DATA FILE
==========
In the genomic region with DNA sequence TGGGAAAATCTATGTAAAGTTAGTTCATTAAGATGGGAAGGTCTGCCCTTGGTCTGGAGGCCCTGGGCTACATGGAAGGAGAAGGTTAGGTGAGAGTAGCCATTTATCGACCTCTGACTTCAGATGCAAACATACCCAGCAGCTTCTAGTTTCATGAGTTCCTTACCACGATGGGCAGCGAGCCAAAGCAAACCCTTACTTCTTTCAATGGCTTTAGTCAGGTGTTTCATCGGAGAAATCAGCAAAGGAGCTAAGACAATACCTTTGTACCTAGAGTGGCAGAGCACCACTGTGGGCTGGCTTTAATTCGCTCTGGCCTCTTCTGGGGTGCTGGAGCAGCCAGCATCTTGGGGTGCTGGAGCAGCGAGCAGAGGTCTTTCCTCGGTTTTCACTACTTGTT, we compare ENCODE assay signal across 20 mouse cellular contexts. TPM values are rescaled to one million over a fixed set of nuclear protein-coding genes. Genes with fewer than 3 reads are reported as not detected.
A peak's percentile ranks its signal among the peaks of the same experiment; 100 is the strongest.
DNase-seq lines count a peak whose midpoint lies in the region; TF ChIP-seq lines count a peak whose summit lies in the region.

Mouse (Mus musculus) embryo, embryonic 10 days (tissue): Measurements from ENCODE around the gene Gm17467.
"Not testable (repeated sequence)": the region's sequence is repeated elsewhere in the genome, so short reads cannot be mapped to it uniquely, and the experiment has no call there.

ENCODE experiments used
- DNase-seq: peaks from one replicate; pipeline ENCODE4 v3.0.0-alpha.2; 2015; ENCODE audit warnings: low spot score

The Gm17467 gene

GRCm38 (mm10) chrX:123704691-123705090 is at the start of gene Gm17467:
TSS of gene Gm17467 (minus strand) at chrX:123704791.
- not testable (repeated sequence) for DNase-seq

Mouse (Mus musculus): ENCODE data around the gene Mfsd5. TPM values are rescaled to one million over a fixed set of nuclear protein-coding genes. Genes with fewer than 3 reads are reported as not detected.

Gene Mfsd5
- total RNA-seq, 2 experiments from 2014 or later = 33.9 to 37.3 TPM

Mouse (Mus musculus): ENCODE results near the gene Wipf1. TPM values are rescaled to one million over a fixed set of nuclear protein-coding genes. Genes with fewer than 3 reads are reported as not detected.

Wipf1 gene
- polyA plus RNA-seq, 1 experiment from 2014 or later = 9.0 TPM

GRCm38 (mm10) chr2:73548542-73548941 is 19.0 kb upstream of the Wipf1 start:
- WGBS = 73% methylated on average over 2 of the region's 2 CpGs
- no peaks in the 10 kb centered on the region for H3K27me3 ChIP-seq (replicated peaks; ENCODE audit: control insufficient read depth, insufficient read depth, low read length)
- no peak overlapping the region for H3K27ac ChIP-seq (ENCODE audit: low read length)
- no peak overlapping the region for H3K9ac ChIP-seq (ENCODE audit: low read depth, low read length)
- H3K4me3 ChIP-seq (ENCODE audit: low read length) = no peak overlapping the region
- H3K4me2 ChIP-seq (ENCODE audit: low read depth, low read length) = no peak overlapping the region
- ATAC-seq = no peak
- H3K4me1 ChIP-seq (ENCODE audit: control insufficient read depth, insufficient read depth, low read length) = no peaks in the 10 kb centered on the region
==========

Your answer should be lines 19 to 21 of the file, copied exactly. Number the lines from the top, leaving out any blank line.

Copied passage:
- WGBS = 73% methylated on average over 2 of the region's 2 CpGs
- no peaks in the 10 kb centered on the region for H3K27me3 ChIP-seq (replicated peaks; ENCODE audit: control insufficient read depth, insufficient read depth, low read length)
- no peak overlapping the region for H3K27ac ChIP-seq (ENCODE audit: low read length)